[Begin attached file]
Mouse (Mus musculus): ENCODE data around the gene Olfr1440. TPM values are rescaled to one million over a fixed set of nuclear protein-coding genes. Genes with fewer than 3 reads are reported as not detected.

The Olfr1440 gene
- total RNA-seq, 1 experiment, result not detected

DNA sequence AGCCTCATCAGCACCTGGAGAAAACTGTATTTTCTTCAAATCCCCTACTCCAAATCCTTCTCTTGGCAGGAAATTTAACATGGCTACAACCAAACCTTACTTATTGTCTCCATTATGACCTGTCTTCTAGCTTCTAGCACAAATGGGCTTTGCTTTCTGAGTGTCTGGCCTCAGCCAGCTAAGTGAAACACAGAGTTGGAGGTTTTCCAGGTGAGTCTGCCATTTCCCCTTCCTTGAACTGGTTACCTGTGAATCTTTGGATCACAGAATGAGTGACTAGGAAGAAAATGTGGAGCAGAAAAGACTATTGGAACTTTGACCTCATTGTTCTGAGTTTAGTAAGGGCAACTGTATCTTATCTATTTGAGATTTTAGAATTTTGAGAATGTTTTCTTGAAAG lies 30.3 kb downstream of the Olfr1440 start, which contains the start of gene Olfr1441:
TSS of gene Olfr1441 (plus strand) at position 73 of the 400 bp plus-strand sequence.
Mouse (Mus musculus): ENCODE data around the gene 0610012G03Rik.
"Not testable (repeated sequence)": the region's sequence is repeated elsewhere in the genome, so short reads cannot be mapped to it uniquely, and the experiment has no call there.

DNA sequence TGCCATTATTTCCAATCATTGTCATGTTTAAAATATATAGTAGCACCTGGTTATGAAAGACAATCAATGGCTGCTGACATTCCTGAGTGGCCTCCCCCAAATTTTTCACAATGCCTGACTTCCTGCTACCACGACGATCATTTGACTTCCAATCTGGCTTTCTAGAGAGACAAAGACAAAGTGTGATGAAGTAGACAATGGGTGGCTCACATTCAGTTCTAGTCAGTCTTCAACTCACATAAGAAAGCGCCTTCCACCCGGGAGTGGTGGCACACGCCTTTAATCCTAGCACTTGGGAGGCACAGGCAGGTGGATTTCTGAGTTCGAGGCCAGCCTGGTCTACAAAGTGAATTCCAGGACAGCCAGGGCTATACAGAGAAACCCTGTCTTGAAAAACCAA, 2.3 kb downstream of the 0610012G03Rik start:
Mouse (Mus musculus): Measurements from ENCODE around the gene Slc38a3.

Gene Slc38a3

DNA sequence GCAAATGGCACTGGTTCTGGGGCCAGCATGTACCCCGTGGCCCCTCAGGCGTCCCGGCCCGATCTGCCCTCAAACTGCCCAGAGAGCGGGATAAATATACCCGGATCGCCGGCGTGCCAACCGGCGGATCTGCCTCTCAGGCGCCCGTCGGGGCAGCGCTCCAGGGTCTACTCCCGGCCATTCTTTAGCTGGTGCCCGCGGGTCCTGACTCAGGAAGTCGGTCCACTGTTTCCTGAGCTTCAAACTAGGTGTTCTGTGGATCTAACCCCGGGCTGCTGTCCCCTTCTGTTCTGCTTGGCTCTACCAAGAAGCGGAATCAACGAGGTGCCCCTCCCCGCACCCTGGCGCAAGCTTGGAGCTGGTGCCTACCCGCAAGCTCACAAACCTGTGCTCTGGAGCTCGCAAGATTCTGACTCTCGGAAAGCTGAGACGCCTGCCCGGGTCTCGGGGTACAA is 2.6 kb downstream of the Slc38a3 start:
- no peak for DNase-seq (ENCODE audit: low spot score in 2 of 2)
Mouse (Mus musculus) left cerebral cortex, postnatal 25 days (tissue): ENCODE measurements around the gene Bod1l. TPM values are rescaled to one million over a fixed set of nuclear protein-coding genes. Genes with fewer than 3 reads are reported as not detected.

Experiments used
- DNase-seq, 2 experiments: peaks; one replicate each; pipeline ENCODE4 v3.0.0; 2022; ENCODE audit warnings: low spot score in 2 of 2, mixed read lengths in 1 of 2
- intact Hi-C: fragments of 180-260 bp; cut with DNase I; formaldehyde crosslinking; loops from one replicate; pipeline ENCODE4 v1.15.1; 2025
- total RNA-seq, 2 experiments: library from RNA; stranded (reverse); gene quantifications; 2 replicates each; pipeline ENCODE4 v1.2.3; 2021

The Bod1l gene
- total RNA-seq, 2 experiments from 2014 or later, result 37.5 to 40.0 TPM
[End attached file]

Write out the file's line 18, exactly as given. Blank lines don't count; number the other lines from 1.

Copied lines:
The Bod1l gene